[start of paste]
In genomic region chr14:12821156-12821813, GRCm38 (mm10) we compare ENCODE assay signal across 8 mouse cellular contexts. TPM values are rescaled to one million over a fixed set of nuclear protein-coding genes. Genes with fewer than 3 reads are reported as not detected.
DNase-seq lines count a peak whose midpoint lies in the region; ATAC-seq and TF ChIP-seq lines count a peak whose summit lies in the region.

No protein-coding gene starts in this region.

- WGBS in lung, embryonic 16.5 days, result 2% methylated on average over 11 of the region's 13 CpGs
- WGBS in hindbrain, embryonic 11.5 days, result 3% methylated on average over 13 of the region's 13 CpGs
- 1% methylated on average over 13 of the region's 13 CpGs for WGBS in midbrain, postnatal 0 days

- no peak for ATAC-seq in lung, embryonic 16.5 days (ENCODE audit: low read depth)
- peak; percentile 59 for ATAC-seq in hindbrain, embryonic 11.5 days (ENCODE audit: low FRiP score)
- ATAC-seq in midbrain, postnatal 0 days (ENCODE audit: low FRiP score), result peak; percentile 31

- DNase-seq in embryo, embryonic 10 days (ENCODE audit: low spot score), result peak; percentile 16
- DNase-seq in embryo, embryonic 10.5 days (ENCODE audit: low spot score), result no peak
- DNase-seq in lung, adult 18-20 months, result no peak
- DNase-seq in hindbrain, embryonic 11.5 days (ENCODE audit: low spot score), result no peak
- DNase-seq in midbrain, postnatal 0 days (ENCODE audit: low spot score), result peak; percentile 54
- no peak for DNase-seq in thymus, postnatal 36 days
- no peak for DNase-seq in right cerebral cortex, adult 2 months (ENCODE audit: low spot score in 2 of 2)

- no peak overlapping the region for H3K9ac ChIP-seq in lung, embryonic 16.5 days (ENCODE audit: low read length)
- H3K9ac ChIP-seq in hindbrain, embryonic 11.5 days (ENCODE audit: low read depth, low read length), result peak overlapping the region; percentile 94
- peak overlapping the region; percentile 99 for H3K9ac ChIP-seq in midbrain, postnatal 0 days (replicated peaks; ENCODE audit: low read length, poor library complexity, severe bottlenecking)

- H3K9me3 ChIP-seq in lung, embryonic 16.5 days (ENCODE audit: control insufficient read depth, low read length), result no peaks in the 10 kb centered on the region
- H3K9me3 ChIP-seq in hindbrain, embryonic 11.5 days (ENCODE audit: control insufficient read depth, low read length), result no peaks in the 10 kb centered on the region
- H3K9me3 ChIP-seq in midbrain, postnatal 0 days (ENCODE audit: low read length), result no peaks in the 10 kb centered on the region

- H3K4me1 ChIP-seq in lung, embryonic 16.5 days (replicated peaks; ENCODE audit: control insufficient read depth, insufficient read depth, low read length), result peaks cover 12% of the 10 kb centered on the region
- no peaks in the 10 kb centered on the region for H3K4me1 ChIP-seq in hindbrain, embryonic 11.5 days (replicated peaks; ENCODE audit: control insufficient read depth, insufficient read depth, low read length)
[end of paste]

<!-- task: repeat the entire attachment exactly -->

In genomic region chr14:12821156-12821813, GRCm38 (mm10) we compare ENCODE assay signal across 8 mouse cellular contexts. TPM values are rescaled to one million over a fixed set of nuclear protein-coding genes. Genes with fewer than 3 reads are reported as not detected.
DNase-seq lines count a peak whose midpoint lies in the region; ATAC-seq and TF ChIP-seq lines count a peak whose summit lies in the region.

No protein-coding gene starts in this region.

- WGBS in lung, embryonic 16.5 days, result 2% methylated on average over 11 of the region's 13 CpGs
- WGBS in hindbrain, embryonic 11.5 days, result 3% methylated on average over 13 of the region's 13 CpGs
- 1% methylated on average over 13 of the region's 13 CpGs for WGBS in midbrain, postnatal 0 days

- no peak for ATAC-seq in lung, embryonic 16.5 days (ENCODE audit: low read depth)
- peak; percentile 59 for ATAC-seq in hindbrain, embryonic 11.5 days (ENCODE audit: low FRiP score)
- ATAC-seq in midbrain, postnatal 0 days (ENCODE audit: low FRiP score), result peak; percentile 31

- DNase-seq in embryo, embryonic 10 days (ENCODE audit: low spot score), result peak; percentile 16
- DNase-seq in embryo, embryonic 10.5 days (ENCODE audit: low spot score), result no peak
- DNase-seq in lung, adult 18-20 months, result no peak
- DNase-seq in hindbrain, embryonic 11.5 days (ENCODE audit: low spot score), result no peak
- DNase-seq in midbrain, postnatal 0 days (ENCODE audit: low spot score), result peak; percentile 54
- no peak for DNase-seq in thymus, postnatal 36 days
- no peak for DNase-seq in right cerebral cortex, adult 2 months (ENCODE audit: low spot score in 2 of 2)

- no peak overlapping the region for H3K9ac ChIP-seq in lung, embryonic 16.5 days (ENCODE audit: low read length)
- H3K9ac ChIP-seq in hindbrain, embryonic 11.5 days (ENCODE audit: low read depth, low read length), result peak overlapping the region; percentile 94
- peak overlapping the region; percentile 99 for H3K9ac ChIP-seq in midbrain, postnatal 0 days (replicated peaks; ENCODE audit: low read length, poor library complexity, severe bottlenecking)

- H3K9me3 ChIP-seq in lung, embryonic 16.5 days (ENCODE audit: control insufficient read depth, low read length), result no peaks in the 10 kb centered on the region
- H3K9me3 ChIP-seq in hindbrain, embryonic 11.5 days (ENCODE audit: control insufficient read depth, low read length), result no peaks in the 10 kb centered on the region
- H3K9me3 ChIP-seq in midbrain, postnatal 0 days (ENCODE audit: low read length), result no peaks in the 10 kb centered on the region

- H3K4me1 ChIP-seq in lung, embryonic 16.5 days (replicated peaks; ENCODE audit: control insufficient read depth, insufficient read depth, low read length), result peaks cover 12% of the 10 kb centered on the region
- no peaks in the 10 kb centered on the region for H3K4me1 ChIP-seq in hindbrain, embryonic 11.5 days (replicated peaks; ENCODE audit: control insufficient read depth, insufficient read depth, low read length)